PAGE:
Semantic quantitation of linguistic values embedded in complete Linear Hedge algebras and querying in the linguistic database

Abstract. In fuzzy databases represented by linguistic values, linguistic terms carry qualitative semantics. However, when it comes to calculating linguistic terms or when a comparison between linguistic terms is needed, it is necessary to quantify their semantics. If the method of quantitation is suitable, the computational efficiency at the next step will be higher. When a database is embedded in Complete Linear Hedge Algebras, each base language values may have accompanying emphasis hedges. In such cases, the semantics of linguistic terms are quantified to become subintervals of an interval [0, 1]. This article is about quantification semantics of linguistic terms embedded in Complete Linear Hedge Algebras and a application in querying in the database having the linguistic terms. The calculation is done both to the language values and real numbers. Query results are quite reasonable.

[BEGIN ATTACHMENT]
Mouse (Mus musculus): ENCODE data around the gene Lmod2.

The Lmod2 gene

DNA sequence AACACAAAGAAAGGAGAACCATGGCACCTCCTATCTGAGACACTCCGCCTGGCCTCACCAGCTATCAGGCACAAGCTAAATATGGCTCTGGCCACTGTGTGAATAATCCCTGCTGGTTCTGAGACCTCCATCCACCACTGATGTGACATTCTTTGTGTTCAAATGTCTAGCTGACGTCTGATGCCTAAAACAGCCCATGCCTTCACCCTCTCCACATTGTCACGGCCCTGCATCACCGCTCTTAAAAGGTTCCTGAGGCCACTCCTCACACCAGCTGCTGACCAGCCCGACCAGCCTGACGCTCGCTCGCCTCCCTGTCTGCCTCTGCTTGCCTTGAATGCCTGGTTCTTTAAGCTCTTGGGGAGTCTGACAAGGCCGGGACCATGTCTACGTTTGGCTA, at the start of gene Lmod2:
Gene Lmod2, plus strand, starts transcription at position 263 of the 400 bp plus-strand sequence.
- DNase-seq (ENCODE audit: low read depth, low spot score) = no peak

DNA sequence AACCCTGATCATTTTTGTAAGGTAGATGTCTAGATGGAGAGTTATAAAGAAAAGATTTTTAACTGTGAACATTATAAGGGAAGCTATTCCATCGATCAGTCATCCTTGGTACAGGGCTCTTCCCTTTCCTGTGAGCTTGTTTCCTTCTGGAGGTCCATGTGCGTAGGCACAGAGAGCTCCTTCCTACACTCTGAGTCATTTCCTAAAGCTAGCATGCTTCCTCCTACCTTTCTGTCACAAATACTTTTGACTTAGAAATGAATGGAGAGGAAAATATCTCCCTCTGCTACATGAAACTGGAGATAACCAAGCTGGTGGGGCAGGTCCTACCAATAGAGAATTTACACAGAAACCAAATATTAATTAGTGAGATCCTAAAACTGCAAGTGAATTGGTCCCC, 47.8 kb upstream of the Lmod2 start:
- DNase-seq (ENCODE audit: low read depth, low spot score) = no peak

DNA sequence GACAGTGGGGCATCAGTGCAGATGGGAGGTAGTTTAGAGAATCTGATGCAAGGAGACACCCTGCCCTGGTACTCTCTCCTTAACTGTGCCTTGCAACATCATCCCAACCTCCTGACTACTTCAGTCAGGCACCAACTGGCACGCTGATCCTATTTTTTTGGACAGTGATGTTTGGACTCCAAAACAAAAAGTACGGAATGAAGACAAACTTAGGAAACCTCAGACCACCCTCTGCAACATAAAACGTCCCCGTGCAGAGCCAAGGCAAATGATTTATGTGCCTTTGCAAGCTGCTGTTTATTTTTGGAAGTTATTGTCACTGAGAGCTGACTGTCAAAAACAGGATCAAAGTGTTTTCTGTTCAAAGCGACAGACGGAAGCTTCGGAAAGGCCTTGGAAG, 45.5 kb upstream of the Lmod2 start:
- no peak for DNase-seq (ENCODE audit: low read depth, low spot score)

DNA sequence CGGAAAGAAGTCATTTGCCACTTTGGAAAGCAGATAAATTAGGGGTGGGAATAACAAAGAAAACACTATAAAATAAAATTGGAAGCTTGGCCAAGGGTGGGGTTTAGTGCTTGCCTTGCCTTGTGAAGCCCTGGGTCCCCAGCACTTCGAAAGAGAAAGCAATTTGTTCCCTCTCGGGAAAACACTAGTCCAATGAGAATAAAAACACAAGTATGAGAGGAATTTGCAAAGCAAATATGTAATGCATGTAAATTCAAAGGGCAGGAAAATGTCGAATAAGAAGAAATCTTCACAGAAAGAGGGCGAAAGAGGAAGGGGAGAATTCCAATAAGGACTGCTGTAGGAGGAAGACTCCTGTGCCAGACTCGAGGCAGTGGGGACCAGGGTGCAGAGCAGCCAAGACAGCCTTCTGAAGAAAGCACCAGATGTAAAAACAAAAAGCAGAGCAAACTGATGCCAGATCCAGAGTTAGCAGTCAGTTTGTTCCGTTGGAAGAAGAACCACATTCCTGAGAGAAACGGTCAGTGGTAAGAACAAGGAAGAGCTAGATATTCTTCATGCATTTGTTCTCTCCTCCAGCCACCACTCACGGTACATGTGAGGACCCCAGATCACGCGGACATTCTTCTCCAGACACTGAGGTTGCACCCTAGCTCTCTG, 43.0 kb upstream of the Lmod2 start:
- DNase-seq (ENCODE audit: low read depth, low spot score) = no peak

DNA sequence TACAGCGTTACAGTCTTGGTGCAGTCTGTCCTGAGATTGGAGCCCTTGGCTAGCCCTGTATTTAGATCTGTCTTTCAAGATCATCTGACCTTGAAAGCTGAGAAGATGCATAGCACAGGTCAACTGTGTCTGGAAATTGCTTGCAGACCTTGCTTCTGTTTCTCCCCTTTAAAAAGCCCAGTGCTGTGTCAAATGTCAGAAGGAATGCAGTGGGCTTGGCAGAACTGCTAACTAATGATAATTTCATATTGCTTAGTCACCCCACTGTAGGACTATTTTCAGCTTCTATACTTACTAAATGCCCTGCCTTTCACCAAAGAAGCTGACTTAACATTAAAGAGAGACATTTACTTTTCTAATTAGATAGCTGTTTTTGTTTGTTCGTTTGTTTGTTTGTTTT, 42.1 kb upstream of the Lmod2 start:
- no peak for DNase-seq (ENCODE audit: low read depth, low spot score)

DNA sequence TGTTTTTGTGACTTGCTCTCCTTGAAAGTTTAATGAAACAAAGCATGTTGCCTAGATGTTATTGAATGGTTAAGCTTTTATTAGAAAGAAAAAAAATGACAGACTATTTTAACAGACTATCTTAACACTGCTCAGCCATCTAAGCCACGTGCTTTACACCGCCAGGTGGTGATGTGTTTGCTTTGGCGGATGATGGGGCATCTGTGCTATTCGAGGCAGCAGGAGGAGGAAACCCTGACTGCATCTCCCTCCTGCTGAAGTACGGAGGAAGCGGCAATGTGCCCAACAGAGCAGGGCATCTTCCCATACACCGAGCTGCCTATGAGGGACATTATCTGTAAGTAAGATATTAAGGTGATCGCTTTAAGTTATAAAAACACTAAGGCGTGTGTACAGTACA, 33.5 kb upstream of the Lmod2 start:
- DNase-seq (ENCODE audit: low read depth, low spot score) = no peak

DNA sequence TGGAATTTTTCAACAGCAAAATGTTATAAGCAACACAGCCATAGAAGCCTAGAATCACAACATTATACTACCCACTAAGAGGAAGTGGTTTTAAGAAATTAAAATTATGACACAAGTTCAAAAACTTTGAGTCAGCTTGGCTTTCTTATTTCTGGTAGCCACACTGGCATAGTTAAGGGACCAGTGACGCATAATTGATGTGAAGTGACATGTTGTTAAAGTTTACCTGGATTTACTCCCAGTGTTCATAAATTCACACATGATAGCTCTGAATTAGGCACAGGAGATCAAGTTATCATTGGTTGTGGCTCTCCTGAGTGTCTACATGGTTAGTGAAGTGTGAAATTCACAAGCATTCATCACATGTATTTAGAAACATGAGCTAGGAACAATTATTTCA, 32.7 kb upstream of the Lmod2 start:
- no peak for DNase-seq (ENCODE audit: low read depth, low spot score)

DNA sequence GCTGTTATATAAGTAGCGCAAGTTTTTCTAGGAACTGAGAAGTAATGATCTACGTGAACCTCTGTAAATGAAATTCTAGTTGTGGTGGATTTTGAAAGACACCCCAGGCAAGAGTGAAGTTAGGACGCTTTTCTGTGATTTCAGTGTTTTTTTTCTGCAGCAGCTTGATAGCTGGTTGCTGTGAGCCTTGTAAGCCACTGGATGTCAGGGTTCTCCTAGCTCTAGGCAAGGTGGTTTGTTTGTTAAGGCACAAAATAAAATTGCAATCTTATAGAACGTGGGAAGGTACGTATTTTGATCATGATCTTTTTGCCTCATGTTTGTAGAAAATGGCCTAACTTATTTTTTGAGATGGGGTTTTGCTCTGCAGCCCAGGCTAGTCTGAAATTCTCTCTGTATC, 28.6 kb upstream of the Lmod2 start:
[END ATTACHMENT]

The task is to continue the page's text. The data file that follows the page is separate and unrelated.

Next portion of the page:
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JOURNAL OF SCIENCE OF HNUE Interdisciplinary Science, 2013, Vol. 58, No. 5, pp. 30-38 This paper is available online at SEMANTIC QUANTITATION OF LINGUISTIC VALUES EMBEDDED IN COMPLETE LINEAR HEDGE ALGEBRAS AND QUERYING IN THE LINGUISTIC DATABASE Nguyen Tan An1 and Nguyen Van Quyen2 1Faculty of Information Technology, Hanoi National University of Education 2Department of Post Graduate, Hai Phong University Abstract. In fuzzy databases represented by linguistic values, linguistic terms carry qualitative semantics. However, when it comes to calculating linguistic terms or when a comparison between linguistic terms is needed, it is necessary to quantify their semantics. If the method of quantitation is suitable, the computational efficiency at the next step will be higher. When a database is embedded in Complete Linear Hedge Algebras, each base language values may have accompanying emphasis hedges. In such cases, the semantics of linguistic terms are quantified to become subintervals of an interval [0, 1]. This article is about quantification semantics of linguistic terms embedded in Complete Linear Hedge Algebras and a application in querying in the database having the linguistic terms. The calculation is done both to the language values and real numbers. Query results are quite reasonable. Keywords: Computation with words, semantics of terms, hedge algebras, linguistic representation model. 1. Introduction Systems support making decisions increasingly tend to approach human processing information. This is how information processing of collected data or information that is none-precise, incomplete, uncertain and/or vague and described by words in natural languages take place. The processing of vague data represented by linguistic values usually occurs in following ways: i) Using fuzzy set theory: Each linguistic value is represented by a fuzzy set characterized by a membership function or a membership function plus a no-membership function. Received March 2, 2013. Accepted June 5, 2013. Contact Nguyen Tan An, e-mail address: nguyentanan@yahoo.com 30 Semantic quantitation of linguistic values embedded in complete linear hedge algebras... ii) Based on the possibility theory: Each language value is given an possibility distribution to receive values in the reference domain. iii) With an approach in hedge algebras, each language database is embedded in the hedge algebras. Each method involves a series of subsequent problems, such as the integration of fuzzy values, a comparison of fuzzy values, computing the distance between fuzzy values and measuring the similarity between the fuzzy values. Therefore the quality of the fuzzy systems when different methods are applied is not the same. When the language database is embedded in the hedge algebras, each base language value may have accompanying emphasis hedges. While this presents, a convenient way for computing, the semantics of linguistic terms are quantified to become subintervals of an interval [0, 1]. This paper presents the embedding language databases in the Complete Linear Hedge Algebra (ComLin-HA) and the application of semantic quantitation in order to query the data in this case. This paper include main contences: ComLin-HA, semantic quantitation of the language values, a example of queries in fuzzy databases and the last one, some conclusions. 2. Content 2.1. An overview of ComLin-HA 2.1.1. Hedge algebra (HA) Definition 2.1. An algebra X = (X,G,H,≤), where X is a term domain, G is a set of primary terms,H is a set of linguistic hedges, and ≤ is an semantically ordering relation (SOR) on X , is called a hedge algebra (HA) if it satisfies the following [1]: (A1). Each hedge is either positive or negative the others, including itself; (A2). If terms u and v are independent, then, ∀x ∈ H(u), we have x /∈ H(v). In addition, if u and v are incomparable, i.e., u ≮ v and v ≮ u, then so are x and y, for every x ∈ H(u) and y ∈ H(v); (A3). If x 6= hx , then x /∈ H(hx), and if h 6= k and hx ≤ kx , then h′hx ≤ k′kx, for all h, k, h′, k′ ∈ H and x ∈ X . Moreover, if hx 6= kx , then hx and kx are independent; (A4) If u /∈ H(v) and uleqv ((u ≥ v), then u ≤ hv (u ≥ hv) for any h ∈ H . 2.1.2. ComLin-HA A ComLin-HA is is presented by 7-tuple AX = (X,G,C,H, ∑ , φ,≤), where: X ∈ Dom(X) withDom(X) being the set of all terms of X; G = {0; c−;W ; c+; 1} is the set of its primary terms, in which W is the neutral concept positioned in between the two primary terms, i.e. we have 0 ≤ c− ≤ W ≤ c+ ≤ 1; C = {c−; c+} is called a set of basic words; H is the set of hedges considered as to be unary operations on X .H = H− ∪H+; 31 Nguyen Tan An and Nguyen Van Quyen The effect of h acting on x is expressed by the fact that either hx ≥ x or hx ≤ x. In the case that kx ≥ hx ≥ x or y ≥ hy ≥ ky, for a certain x or y, we say that the effect of k is greater than the effect of h, and write k ≥ h. H is divided intoH+ andH−: H+ = {h ∈ H : hc− ≤ c−or hc+ ≥ c+} H− = {h ∈ H : hc− ≥ c−or hc+ ≤ c+} In this paper, we denote by H− = {h0; h1; . . . ; h−q}, h0 < h1 < . . . < hp and H+ = {h0; h1; . . . ; hp}, h0 1 are the hedges. Some time, h0 is replayed by I (identity): ∀x, Ix = x.∑ is the operator such that ∑ x = supremumH(x); φ is the operator such that φx = infimumH(x); And ≤ is an order relation on X. For example: Let a set of basic words C be {true; false}, that mean c+ = true, c− = false. If a set of hedges H be {Very;More; Identity;Less;Possible}, in which, Identity is the identity operator, not only is a positive, but there is also a negative. For short we denote H = {V ;M ; I;L;P}. It is clear that: Pfalse ≥ false and Ptrue ≤ true. Lfalse ≥ false and Ltrue ≤ true. Mfalse ≤ false andMtrue ≥ true. V false ≤ false and V true ≥ true. Therefore H+ = {V ;M ; I};H− = {I;L;P}. H(true) = {true;Ltrue;Mtrue;LLtrue;LMtrue;MMtrue, . . .}. and H(false) = {false;Lfalse;Mfalse;LLfalse;LMfalse;MMfalse; . . .}. 2.2. Semantic quantitation of linguistic terms 2.2.1. Semantic quantitation of ComLine-HA Definition 2.2. Let X be a HA. f : X → [0, 1] is called the function for the semantic quantitation of AX if ∀h, k ∈ H+ or ∀h, k ∈ H−, and ∀x, y ∈ X we have: |f(hx)− f(x)| |f(kx)− f(x)| = |f(hy)− f(y)| |f(ky)− f(y)| 2.2.2. Fuzziness measures of term x Definition 2.3. Let X be a HA. fm : X → [0, 1] is called the fuzziness measure of term x if (1). fm(c−) = θ and fm(c+) = 1 − θ, in which θ ∈ 0[0, 1] and∑ −q≤i≤q,i 6=0 fm(hi(u)) = fm(u), u ∈ H(x). 32 Semantic quantitation of linguistic values embedded in complete linear hedge algebras... (2). If x is a script concept, i.e. H(x) = x, then fm(x) = 0. Hence, fm(0) = fm(W ) = fm(1) = 0. (3). ∀x, y ∈ X , ∀h ∈ H , we have fm(hx) fm(hy) = fm(hy) fm(y) . That means that this ratio does not depends on x and y. This ratio is denoted by µ(h) and is called the fuzziness measure of hedge h. Based on the structure of the algebras, the fuzziness measure fm of term x ∈ X, defined by an axiomatization, has the following properties [2-5]: Based on the structure of the algebras, the fuzziness measure fm of the term x ∈ X , defined by an axiomatization, has the following properties [2-5]: i) fm(hx) = µ(h)fm(x), ∀x ∈ X and fm(x) = 0, ∀x ∈ LDom(X); ii) fm(c−) + fm(c+) = 1; iii) ∑ −q≤i≤p,i 6=0 fm(hic) = fm(c), where c ∈ c−, c+; iv) ∑ −q≤i≤p,i 6=0 fm(hix) = fm(x), x ∈ X; v) sum−q≤i≤−1µ(hi) = α and ∑ 1≤i≤p = β, where alpha, β > 0 and α + β = 1, 2.2.3. Algebraic signs of Linguistic terms We observe that the semantic order-based semantics of terms leads to the fact that terms and hedges have the so-called semantic tendencies that can be recognized as follows: - As above presented, for x = c ∈ G, the comparability of hc and c implies that H is partitioned into two sets: H+ = {h ∈ H : hc− ≤ c− or hc+ ≥ c+}, which consists of the hedges that increase the both semantic tendencies of the primary terms; H− = {h ∈ H : hc− ≥ c− or hc+ ≤ c+}, which consists of the hedges that decrease these semantic tendencies. This leads to the interesting concept that the primary terms and hedges have their own “algebraic” sign: sign(c+) = +1, sign(c−) = −1, sign(h) = +1, for h ∈ H+, and sign(h) = −1, for h ∈ H−. - The comparability of khx and hx implies also that either k increases or decreases the effect of h. For instance, having x ≤ hx the inequalities x ≤ hx ≤ khx state that k increases the effect of h and x ≤ khx ≤ hx state that k decreases the effect of h. We shall write sign(k, h) = +1, for the former case, and sign(k, h) = −1, for the latter one. They are called the relative sign of k with respect to h. For example, it can be verified that sign(V, L) = +1 while sign(L, V ) = −1. - If hh′x 6= h′x, we say that the effect of h in the expression hh′x is proper. A string hn . . . h1c, where hi ∈ H and c ∈ G, is said to be a canonical string representation of x if x = hn . . . h1c and the effect of all h ′ is is proper in this expression. It was proved that the canonical representation of x is unique, for any term x, and, hence, we may define the length of x, denoted by |x|, which is just the length of the string hm . . . h1c of x. Now, the sign of a linguistic term x, can be defined by Sgn(x) = sign(hm, hm− 1)× . . .× sign(h2, h1)× sign(h1)× sign(c) The meaning of Sgn is expressed as follows: 33 Nguyen Tan An and Nguyen Van Quyen (Sgn(hx) = +1) ⇒ (hx ≥ x) and (Sgn(hx) = −1) ⇒ (hx ≤ x) For example, since Sgn(V L_true) = sign(V, L)sign(L)sign(true) = −1, we have V Ltrue ≤ Ltrue. On this basis, we have Definition 2.4. Sgn : X → {−1, 0, 1} is defined as follow: (1). Sgn(c−) = −1 and Sgn(hc−) = { +Sgn(hc−) if hc− < c− −Sgn(hc−) if hc− ≥ c− (2). Sgn(c+) = +1 and Sgn(hc+) = { +Sgn(hc+) if hc+ < c+ −Sgn(hc+) if hc+ ≥ c+ (3). Sgn(h′hx) = −Sgn(hx) if h′ is negative for h and hh′x 6= hx (4). Sgn(h′hx) = +Sgn(hx) if h′ is posstive for h and hh′x 6= hx (5). Sgn(h′hx) = 0 if hh′x = hx 2.2.4. Semantic heredity – an essential meaning of linguistic hedges An essential property of hedges is the so-called semantic heredity, which states that the terms generated from a given term x by using hedges must inherit or contain the (genetic) core meaning of x own. This implies that hedges cannot change the essential meaning of terms expressed in terms of the semantic order relation ≤, i.e. it results in the following: + If the meaning of hx and kx is expressed by the order relationship hx ≤ kx, h 6= k, then any hedges h′ and k′ cannot change this semantic relationship, that is hx 6= kx⇒ h′hx ≤ k′kx + Similarly, if the meaning of x and hx is expressed by either x ≤ hx or hx ≤ x, then x ≤ hx⇒ x ≤ h′hx or hx ≤ x⇒ h′hx ≤ x Assuming that H− = {h0; h−1; . . . ; h−q} and H+ = {h0; h1; . . . ; hp}, where h0 = I , the artificial hedge identity, and h0 < h−1 < . . . < h−q and h0 < h1 < . . . < hp, the hedge heredity leads to the following results: + For Sgn(hpx) = −1, H(hpx) ≤ . . . ≤ H(h1x) ≤ x ≤ H(h−1x) ≤ . . . ≤ H(h−qx) + For Sgn(hpx) = +1, H(h−qx) ≤ . . . ≤ H(h−1x) ≤ x ≤ H(h1x) ≤ . . . ≤ H(hpx) with a note that H(h0x) = H(Ix) = x, as our convention. In particular, we have: 0 ≤ H(c−) ≤ W ≤ H(c+) ≤ 1 + The sets H(hjx), j ∈ [−q∧p], where [−q∧p] = {j| − q ≤ j ≤ p}, constitute a partition of H(x), i.e. they are disjoint and H(x) = ⋃ j∈[−q∧p] H(hjx) These only such listed properties show already that term-domains of linguistic variables with such qualitative semantics of terms possess a rich order-based structure. Therefore, we may observe that hedge algebras are formalized structures of the qualitative semantics of term-domains, noting that the meaning of a term represented in a formalized structure carries much information than by a fuzzy set itself, in general. 34 Semantic quantitation of linguistic values embedded in complete linear hedge algebras... 2.2.5. Fuzziness measure of terms using fuzziness intervals * Fuzziness interval of x ∈ X For every term x, the fuzziness interval of x ∈ X is a subinterval of [0, 1] of length fm(x), denoted by ℑfm(x), which will be constructed by induction on the length of x as follows: (i) For x of length 1, i.e. x ∈ c+; c−, ℑfm(c−) and ℑfm(c+) are intervals which constitute a partition of [0, 1] and satisfy the conditions that c− ≤ c+ implies ℑfm(c−) ≤ ℑfm(c+), |ℑfm(c−)| = fm(c−) and |ℑfm(c+)| = fm(c+), where |ℑ(c+)| denotes the length of ℑ(x) and the notation U ≤ V means that, ∀x ∈ U, ∀y ∈ V , we have x ≤ y. (ii) Suppose that ℑfm(x) has been defined and |ℑfm(x)| = fm(x), ∀x of length k. Then, the fuzziness intervalsℑfm(hix) : i ∈ [−q∧p] are constructed so that they constitute a partition of ℑfm(x) and satisfy the conditions that |ℑfm(hix)| = fm(hix) and ℑfm(hix) : i ∈ [−q∧p] is a linearly ordered set, whose order is induced by the order of the set {h−qx; h−q+1x; . . . ; hpx} (Figure 1). The fuzziness intervals of terms of length k are called depth k or k-intervals for short. The set of all k-intervals of the terms of length k is denoted by Jk and put J =⋃ 1≤k≤∞ Jk which is the set of all fuzziness intervals. So, by definition, each fuzziness interval in J is associated with exactly one unique term x and, conversely, each term x is associated exactly one unique fuzziness interval ℑfm(x) of the depth |x|, where |x| denotes the length of x. By definition, set I has its own structure defined by the inclusion and ordering relation between the intervals of the same depth. That is each fuzziness interval has its own position in this structure and it represents a certain meaning of the term that is associated with it. Figure 1. In [2, 4-6], the semantically quantifying mapping (SQM), υ : X → [0, 1], which is induced by the given fuzziness measure or defined by the structure of J , has been examined. For each term x ∈ X of length k, υ(x) is defined to be the value in ℑfm(x) which is the common end-point of the (k+1)−intervals. ℑ(h1(x)) andℑ(h−1x) of Jk+1 35 Nguyen Tan An and Nguyen Van Quyen is called the semantic value of the term x. This value divides internally the interval ℑ(x) in the proportion α : β, if sign(hpx) = +1 or in the proportion β : α, if sign(hpx) = −1. So, based on the structure of J , the SQM υ induced by fm can be computed as follows: Let AX = (X,G,C,H, ∑ , φ,≤) be a free ComLin-HA and fm(c−), fm(c+) and µ(h) be fuzziness measures of the primary terms c−, c+ and hedges h ∈ H , respectively, which satisfy Properties 2) and 5). Then, the mapping υ can be computed recursively as follows: i) υ(W ) = κ = fm(c−), υ(c−) = κ − αfm(c−) = βfm(c−), υ(c+) = κ + αfm(c+); ii) υ(hjx) = υ(x) + Sgn(hjx){ ∑j i=Sgn(j) µ(hi)fm(x) − ω(hjx)µ(hj)fm(x)}, where ω(hjx) = 1 2 [1 + Sgn(hjx)Sgn(hphjx)(β − α)] ∈ {α; β}, ∀j ∈ [−q, p]; iii) υ(Φc−) = 0, υ( ∑ c−) = κ = υ(Φc+), υ( ∑ c+) = 1, and ∀j ∈ [−q∧p], we have: υ(Φhjx) = υ(x) + Sgn(hjx){ ∑j−Sgn(j)1 + Sgn(hjx)2 i=Sgn(j) µ(hj)fm(x)} and υ( ∑ hjx) = υ(x) + Sgn(hjx){ ∑j−Sgn(j)1 + Sgn(hjx)2 i=Sgn(j) µ(hj)fm(x)}. * The uncertainty k-similarity relation These two values t[x], s[x] inDom(X) is called the k−equal, denoted t[x] =k s[x], if one of the following conditions are satisfied [6]: (i) t[x] and s[x] denotes the same symbols; (ii) There exists a similar class δk(u) of similar relationships δk for the k such that Omin,k(t[x]) ⊆ δk(u) and Omin,k(s[x]) ⊆ δk(u) For any two values t[x] and s[x] of Dom(X),standard for testing equation t[x] =k s[x] is the following conditions: - There exists an approximately similar level k, δku, of X such that If t[x] and s[x] is the scrip value, then we must have t[x], s[x] ∈ δk(u); If only one of two values t[x] and s[x] is the language value, such as t[x], then we must have υ(t[x]), s[x] ∈ δk(u); If the two values t[x] and s[x] are the language values, then we must have υ(t[x]), υ(s[x]) ∈ δk(u); To calculate the approximately same level k, k > 0 arbitrary, we use the fuzzy intervals with degree k′ > k such that a sufficient number of values of each of the sets Xj,(k) have less at least 2 fuzzy intervals with degree k ′ of its own. It is proved that the conditions for k′ is for p, q > 1, then k′ > k. In contrast, the k′ > k + 1. 2.3. An example of queries in fuzzy databases Consider a relation scheme of pupils R = {#CHILD, NAME, ANSWER 1, ANSWER 2} (Table 1). To verify this, we assume for simplicity sake that the linguistic attributes have the 36 Semantic quantitation of linguistic values embedded in complete linear hedge algebras... same real domain, which is the interval [0, 100], and the same terms-domain, which is modeled by the same linear hedge algebra AX = (X,G,C,H, ∑ , φ,≤), where G = {false; true}, C = {0;W ; 1}, H = {M ;L}, in which M and L stand for More, Less respectively, and ≤ is a semantics based order. To quantify this hedge algebra, we assume that fm(true) = fm(c+) = 0.6, fm(false) = fm(c−) = 0.4, µ(L) = 0.25 , µ(L) = 0.25. Hence, we have α = β = 0.5. Table 1. A relation scheme of pupils #CHILD NAME ANSWER 1 ANSWER 2 1 John More True 80 2 Peter 65 True 3 William 90 95 4 Johnson Less True 80 5 Mary 60 70 6 Claude 55 More True 7 Martin 90 More True 8 Mitchell 65 True i) Find out who having answer 1:More True and answer 2:More True? ii) Find out who having answer 1:More True and answer 2: True? First, we calculate the semantic values of the following terms noting that since α = beta = 0.5, υA,r(x) is the center of the fuzziness interval ℑr(x) where the subscript r indicates that the respective notations take values in the real domain [a, b] of the attribute A in question, instead of taking in [0, 1]: υA,r(true) = [fm(false)+0.5×fm(true)]×100 = [0.4+0.5×0.6]×100 = 70 υA,r(Ltrue) = [fm(false)+0.5×fm(Ltrue)]×100 = [0.4+0.5×0.25×0.6]× 100 = 47.5 υA,r(Mtrue) = [fm(false) + 0.5 × fm(Ltrue) + 0.5 × fm(Mtrue)] × 100 = [0.4 + 0.25× 0.6 + 0.5× 0.25× 0.6]× 100 = 62.5 Now, we calculate certain 2− intervals of the domain [0, 100] as follows: δ2,r(Mtrue) = θ2,r(true) = ℑr(Mtrue) ∪ ℑr(Ltrue) = (70− 0.25× 0.6× 100, 70 + 0.25× 0.60× 100] = (55, 85]. δ2,r(Mtrue) = ℑr(Mtrue) = (100− 0.25× 0.60× 100, 100] = (85, 100]. δ2,r(Ltrue) = ℑr(LTrue) = (0.40×100, 0.40×100+0.25×0.60×100] = (40, 55]. Result for querying 1: William; Result for querying 2: John. 3. Conclusion By using the approach of hedge algebra, we can perform complete semantic structure of linguistic terms in term-domains of their respective linguistic variables or linguistic attributes. The comparison operations are defined based on the κ− equalities, κ−similar, where k is the length of terms which indicates the degree of these equalities. The uncertainty or fuzziness of the uncertain equalities lies in the fuzziness intervals of 37 Nguyen Tan An and Nguyen Van Quyen linguistic terms of length k used to define these equalities. Under such semantics of κ − equalities, κ − similar of linguistic data, we can make queries in a fuzzy data base represented by hedge algebra. When we see these values clearly, we can see that they are individual cases of fuzzy data. REFERENCES [1] Nguyen, C. H. and Wechler, 1990. Hedge algebras: An algebraic approach to structure of sets of linguistic truth values. Fuzzy Sets and Systems 35, pp. 281-293. [2] Nguyen, C. H. and Wechler, 1992. 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